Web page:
Co-writers Matthew Stone (muck like BIG TROUBLE, MAN OF THE HOUSE) and Anthony Tambakis (the compelling WARRIOR) are responsible for delivering a script that tries so hard to be too many things: action, comedy, satire, white collar crime, and an expose of greed and lack of integrity. The deep cast also includes Thandie Newton (as Harold’s wife), Melonie Diaz (as Rusk’s receptionist), Amanda Seyfried as the aptly named Sunny and Harry Treadaway as her misguided boyfriend, Diego Catano and Rodrigo Corea as the brothers running the motel, Yul Vasquez as Angel, Alan Ruck as the schmuck who falls for Elaine’s wiles, Carlos Corona as the drug lord Black Panther (talk about bad timing!), Michael’s daughter Paris Jackson in her film debut, and a standout as always, Sharlto Copley as the brother-mercenary-humanitarian. As is often said, it’s better to be good at one thing, and though this one brings a few laughs and some creative moments, it’s mostly an overblown mess that aims to high – or at too many targets.


LOS ANGELES OVERNIGHT (2018)

March 8, 2018

 Greetings again from the darkness. Low budget independents must be analyzed differently than a tentpole or a status-pic with money behind it. That’s only fair, and in fact, quite necessary for cinematic sanity. This first feature film from director Michael Chrisoulakis is one that we might catch at a film festival, and at first glance, it appears he has done everything right. The film has a blend of familiar faces and newcomers. Much effort has gone into the stylish look of the film, and there is even unconventional music accompanying the oddball characters.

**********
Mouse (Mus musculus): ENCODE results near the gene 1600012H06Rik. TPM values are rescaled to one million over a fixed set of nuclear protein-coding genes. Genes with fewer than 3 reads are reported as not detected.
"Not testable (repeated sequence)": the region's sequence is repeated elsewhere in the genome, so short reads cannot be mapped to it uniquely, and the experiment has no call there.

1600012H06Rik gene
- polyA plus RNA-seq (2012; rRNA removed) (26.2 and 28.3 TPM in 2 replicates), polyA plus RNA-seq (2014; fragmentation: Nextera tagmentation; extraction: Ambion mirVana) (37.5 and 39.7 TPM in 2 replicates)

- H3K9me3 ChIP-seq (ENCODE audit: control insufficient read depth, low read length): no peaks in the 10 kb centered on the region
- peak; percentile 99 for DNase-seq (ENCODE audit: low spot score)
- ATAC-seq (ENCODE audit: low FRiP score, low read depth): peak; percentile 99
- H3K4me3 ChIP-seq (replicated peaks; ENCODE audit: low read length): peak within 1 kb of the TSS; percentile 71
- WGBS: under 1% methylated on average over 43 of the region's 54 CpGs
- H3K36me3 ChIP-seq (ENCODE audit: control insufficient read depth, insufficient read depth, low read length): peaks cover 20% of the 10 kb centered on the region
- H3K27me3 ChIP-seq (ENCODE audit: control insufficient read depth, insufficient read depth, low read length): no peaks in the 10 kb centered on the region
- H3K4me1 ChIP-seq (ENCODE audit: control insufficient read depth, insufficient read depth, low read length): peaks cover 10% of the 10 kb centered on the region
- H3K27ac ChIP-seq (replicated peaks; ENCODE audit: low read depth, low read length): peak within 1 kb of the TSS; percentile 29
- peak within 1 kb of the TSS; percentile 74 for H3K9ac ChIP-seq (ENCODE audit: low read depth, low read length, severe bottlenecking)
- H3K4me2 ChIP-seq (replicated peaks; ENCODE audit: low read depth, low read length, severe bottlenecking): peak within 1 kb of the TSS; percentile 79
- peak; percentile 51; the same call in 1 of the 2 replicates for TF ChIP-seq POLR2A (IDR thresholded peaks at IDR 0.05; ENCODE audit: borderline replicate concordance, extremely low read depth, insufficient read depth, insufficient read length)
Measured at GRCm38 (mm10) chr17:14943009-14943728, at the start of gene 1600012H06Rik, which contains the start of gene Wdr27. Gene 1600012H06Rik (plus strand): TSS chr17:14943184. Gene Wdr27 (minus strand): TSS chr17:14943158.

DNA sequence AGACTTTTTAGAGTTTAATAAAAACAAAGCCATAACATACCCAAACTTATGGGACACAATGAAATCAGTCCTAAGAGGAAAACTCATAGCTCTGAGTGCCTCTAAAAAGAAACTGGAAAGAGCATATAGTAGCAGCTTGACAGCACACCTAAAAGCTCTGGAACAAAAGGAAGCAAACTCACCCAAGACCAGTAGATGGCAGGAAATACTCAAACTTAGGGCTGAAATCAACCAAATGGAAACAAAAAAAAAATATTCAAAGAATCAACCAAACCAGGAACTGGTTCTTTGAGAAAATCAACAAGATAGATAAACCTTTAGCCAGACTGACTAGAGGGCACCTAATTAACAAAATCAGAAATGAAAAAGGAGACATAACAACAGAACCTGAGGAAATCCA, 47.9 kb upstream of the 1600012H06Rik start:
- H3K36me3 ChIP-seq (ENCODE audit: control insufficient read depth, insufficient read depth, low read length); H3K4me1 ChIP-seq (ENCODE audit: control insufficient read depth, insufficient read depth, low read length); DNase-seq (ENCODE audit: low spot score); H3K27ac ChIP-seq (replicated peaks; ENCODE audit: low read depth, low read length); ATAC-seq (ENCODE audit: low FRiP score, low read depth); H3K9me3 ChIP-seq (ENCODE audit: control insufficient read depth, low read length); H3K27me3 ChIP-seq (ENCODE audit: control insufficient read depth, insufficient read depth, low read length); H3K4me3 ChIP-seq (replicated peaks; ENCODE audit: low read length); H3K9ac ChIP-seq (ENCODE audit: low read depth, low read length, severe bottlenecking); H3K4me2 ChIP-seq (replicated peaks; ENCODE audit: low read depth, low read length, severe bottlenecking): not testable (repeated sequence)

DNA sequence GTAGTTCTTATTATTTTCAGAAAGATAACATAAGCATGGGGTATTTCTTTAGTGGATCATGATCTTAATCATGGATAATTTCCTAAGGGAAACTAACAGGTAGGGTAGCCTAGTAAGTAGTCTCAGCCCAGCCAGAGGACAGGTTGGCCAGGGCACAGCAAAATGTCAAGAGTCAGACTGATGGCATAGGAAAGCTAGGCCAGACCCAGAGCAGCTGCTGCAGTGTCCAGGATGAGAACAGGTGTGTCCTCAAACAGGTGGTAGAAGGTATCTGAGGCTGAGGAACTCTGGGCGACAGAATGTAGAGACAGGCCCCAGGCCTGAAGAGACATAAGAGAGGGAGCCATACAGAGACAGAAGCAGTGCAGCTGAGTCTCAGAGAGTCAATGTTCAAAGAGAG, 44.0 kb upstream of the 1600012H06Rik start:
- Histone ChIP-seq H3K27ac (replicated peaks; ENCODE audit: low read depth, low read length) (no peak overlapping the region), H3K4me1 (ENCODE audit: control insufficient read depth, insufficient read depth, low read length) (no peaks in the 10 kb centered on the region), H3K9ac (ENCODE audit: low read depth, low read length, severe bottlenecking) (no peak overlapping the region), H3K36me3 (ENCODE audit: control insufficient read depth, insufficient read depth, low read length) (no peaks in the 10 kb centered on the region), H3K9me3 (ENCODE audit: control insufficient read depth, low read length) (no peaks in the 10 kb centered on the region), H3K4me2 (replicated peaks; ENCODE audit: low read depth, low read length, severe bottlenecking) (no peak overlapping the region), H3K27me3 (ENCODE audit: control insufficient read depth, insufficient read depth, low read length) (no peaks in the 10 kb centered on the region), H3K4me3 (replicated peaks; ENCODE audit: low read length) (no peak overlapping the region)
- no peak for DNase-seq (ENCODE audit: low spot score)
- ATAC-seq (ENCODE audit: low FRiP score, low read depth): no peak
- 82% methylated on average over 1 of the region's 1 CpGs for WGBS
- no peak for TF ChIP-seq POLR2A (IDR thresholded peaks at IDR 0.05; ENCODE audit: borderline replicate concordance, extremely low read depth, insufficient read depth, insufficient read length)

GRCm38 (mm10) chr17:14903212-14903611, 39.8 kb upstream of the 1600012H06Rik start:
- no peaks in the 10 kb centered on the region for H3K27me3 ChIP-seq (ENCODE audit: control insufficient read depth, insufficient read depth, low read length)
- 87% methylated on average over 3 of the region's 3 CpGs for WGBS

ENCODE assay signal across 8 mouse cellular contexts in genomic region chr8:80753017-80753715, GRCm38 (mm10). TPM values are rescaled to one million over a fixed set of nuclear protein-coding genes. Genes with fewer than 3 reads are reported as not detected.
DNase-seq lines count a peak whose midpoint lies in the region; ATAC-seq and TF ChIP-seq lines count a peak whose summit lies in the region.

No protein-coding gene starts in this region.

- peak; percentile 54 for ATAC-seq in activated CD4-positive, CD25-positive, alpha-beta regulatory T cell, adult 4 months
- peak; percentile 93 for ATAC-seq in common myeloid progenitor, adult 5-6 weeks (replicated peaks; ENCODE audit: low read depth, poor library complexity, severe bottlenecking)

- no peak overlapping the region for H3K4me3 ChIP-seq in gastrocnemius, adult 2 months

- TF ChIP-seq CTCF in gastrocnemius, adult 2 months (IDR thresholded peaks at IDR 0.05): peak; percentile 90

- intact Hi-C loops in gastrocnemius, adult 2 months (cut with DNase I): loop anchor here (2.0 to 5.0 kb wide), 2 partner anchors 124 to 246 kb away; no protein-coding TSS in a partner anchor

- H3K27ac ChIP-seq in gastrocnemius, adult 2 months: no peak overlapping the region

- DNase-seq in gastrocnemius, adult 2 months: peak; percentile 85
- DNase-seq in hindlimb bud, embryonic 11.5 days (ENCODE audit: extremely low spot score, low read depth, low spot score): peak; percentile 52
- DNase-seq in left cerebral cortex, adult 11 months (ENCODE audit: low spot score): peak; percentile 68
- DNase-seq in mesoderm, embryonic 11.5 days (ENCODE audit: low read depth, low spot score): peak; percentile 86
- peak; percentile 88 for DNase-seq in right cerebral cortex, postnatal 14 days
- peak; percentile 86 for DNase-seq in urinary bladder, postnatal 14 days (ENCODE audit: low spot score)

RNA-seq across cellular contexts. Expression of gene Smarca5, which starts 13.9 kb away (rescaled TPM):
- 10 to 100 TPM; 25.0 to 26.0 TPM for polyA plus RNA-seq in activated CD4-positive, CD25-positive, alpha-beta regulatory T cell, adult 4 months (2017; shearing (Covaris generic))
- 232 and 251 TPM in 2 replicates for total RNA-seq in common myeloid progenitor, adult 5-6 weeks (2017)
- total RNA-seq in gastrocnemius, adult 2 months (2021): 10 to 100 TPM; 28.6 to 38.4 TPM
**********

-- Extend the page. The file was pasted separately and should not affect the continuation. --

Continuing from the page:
Sometimes taking all the right steps still doesn’t mean the finished product will click with audiences, and that appears to be the case here. Priscilla (Arielle Brachfeld) is being treated by her hypnotherapist played by legendary director Peter Bogdanovich in a terrific opening that grabs our attention immediately. Priscilla is a struggling/aspiring actress who is also a Marilyn Monroe waitress at a crummy little diner.

Benny (Azim Rizk) is one of the diners few customers, and his motivation is less about food and more about Priscilla. One day she overhears a couple of small time crooks (led by Lin Shaye) chatting in riddles – “Apple Jacks down the rabbit hole”. Financially strapped Priscilla proceeds to draw lovestruck mechanic Benny into a situation that will likely end badly.

Writer Guy J Jackson (who also plays one of the criminals) seems to try and shove all of his ideas into the script, so what’s lacking is a cohesive story or any chance for viewers to connect to Priscilla – or certainly any other character.  We can’t even take the “big” crime boss seriously since his goal is to build some type of sanctuary that will benefit humanity. Benny does have the best line in the film when he admits, “I dance like a mechanic”. Other comedic bits mostly fall flat (although a tip of the cap for the mortgage broker joke), as do most of the attempts at building suspense, due in part to an excess of groan-inducing dialogue.